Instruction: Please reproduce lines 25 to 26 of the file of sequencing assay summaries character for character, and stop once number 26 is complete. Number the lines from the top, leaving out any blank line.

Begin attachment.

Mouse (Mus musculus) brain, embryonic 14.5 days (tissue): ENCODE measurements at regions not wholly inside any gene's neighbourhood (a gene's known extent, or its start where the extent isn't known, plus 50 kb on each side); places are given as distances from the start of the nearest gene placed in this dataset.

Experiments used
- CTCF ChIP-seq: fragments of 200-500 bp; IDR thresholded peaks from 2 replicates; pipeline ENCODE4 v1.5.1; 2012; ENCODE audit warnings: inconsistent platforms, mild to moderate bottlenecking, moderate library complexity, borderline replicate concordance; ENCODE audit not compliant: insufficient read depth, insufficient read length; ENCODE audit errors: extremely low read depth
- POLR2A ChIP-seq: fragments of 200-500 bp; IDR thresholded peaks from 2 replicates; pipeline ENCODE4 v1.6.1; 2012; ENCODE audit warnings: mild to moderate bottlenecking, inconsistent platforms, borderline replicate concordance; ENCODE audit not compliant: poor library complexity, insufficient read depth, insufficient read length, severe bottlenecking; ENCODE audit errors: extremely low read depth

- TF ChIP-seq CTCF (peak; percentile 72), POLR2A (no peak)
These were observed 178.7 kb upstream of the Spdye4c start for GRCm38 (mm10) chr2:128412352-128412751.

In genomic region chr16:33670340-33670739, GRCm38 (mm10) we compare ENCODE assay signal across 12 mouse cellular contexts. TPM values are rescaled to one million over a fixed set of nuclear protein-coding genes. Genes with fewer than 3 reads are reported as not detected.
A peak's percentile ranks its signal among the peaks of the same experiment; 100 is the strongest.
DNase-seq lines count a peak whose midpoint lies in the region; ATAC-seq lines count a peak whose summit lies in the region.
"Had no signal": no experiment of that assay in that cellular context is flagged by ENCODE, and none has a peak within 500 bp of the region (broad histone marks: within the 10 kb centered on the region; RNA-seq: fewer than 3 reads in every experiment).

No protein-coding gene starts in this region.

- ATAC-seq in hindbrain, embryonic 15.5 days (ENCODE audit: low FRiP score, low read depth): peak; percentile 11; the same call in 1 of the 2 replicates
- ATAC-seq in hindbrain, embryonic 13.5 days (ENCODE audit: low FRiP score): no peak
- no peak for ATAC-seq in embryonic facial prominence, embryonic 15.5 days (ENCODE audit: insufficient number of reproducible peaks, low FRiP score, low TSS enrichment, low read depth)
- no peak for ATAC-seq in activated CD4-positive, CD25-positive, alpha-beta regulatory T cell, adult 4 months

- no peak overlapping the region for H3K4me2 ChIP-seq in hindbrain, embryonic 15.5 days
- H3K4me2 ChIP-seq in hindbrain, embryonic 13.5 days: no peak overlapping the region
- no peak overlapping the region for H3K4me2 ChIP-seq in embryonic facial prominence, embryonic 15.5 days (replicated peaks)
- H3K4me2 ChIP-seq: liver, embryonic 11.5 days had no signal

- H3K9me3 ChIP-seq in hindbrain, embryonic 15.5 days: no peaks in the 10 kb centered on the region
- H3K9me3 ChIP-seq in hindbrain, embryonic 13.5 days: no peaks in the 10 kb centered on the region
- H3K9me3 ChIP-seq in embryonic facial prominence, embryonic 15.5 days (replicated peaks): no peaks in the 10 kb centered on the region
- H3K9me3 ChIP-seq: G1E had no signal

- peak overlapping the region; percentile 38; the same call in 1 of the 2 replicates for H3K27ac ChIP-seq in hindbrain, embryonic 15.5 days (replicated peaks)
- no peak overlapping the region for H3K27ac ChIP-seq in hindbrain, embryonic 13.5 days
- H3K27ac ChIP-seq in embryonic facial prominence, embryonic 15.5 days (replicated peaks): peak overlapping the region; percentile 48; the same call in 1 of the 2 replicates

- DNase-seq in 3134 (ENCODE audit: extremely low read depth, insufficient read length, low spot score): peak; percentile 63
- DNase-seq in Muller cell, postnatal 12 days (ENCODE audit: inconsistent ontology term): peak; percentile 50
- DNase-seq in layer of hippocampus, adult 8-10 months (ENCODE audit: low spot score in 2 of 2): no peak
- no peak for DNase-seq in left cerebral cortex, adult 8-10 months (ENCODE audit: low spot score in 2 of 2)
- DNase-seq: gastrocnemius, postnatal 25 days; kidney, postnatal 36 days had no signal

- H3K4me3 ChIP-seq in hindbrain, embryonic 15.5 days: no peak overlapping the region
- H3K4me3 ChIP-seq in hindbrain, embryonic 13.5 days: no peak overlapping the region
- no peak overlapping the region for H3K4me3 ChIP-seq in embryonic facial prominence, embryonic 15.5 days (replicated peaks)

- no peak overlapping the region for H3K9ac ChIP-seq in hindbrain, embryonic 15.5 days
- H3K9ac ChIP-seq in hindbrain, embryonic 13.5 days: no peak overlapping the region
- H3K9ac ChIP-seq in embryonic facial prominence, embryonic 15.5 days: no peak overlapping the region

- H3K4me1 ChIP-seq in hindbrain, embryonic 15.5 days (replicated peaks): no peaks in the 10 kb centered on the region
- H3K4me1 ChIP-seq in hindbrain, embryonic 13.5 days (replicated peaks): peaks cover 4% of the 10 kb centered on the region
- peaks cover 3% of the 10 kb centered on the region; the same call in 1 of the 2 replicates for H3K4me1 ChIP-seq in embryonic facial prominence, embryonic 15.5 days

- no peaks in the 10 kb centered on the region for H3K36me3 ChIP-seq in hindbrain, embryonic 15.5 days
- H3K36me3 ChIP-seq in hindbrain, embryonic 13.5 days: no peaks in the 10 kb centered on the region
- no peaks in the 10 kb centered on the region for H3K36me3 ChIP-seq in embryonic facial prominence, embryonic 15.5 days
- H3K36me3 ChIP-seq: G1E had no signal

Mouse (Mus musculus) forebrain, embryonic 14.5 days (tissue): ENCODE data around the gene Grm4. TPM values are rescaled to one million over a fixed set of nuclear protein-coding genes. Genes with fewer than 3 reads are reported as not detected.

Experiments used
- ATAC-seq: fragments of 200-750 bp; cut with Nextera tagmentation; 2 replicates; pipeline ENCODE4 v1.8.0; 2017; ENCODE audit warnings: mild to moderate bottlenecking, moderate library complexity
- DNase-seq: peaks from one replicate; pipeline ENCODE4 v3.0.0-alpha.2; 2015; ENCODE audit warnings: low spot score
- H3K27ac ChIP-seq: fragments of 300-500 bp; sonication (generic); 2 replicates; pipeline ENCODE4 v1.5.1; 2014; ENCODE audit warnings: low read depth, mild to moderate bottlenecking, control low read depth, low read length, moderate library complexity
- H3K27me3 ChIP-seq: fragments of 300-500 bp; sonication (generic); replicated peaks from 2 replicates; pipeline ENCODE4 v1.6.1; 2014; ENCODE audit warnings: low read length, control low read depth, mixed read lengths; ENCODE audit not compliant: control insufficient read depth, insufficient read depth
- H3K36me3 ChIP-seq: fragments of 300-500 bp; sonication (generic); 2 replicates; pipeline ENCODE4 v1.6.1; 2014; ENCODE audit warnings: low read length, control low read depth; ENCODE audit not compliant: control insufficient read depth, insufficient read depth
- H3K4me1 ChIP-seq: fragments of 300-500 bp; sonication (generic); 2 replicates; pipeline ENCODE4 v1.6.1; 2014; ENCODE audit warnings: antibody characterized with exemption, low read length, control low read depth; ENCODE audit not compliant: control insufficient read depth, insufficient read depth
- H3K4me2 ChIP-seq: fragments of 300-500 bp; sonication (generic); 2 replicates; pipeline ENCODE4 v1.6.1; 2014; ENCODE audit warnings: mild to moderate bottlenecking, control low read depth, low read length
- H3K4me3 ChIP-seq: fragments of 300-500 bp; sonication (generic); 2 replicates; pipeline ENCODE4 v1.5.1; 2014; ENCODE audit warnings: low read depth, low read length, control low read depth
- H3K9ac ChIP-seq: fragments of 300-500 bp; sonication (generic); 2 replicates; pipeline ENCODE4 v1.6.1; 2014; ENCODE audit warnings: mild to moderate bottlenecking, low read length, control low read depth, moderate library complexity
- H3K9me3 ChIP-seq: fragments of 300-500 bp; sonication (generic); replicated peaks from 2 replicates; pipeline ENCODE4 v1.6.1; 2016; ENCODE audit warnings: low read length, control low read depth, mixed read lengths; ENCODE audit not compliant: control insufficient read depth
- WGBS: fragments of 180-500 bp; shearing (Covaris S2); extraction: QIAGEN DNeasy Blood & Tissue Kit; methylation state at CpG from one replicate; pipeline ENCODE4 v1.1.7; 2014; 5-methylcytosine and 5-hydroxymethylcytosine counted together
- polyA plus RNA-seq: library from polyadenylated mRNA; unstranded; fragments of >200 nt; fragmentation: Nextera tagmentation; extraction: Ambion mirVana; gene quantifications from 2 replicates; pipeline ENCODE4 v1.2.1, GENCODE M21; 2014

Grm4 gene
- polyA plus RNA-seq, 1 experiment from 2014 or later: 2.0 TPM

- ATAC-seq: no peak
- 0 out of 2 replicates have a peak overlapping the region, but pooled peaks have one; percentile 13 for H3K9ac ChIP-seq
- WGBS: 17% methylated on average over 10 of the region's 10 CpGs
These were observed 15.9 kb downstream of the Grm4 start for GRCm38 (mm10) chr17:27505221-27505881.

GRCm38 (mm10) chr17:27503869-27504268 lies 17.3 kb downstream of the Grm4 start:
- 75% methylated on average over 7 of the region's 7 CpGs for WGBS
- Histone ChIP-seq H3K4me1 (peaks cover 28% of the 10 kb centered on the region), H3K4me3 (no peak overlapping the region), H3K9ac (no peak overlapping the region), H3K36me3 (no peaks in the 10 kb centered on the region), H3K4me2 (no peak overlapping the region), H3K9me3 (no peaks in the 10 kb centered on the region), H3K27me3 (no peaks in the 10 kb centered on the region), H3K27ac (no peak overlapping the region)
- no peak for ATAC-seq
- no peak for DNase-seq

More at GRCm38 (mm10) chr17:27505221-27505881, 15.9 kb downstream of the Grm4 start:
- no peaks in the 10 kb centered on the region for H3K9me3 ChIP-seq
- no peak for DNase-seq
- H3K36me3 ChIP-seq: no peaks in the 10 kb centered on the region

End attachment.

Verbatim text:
- no peak overlapping the region for H3K27ac ChIP-seq in hindbrain, embryonic 13.5 days
- H3K27ac ChIP-seq in embryonic facial prominence, embryonic 15.5 days (replicated peaks): peak overlapping the region; percentile 48; the same call in 1 of the 2 replicates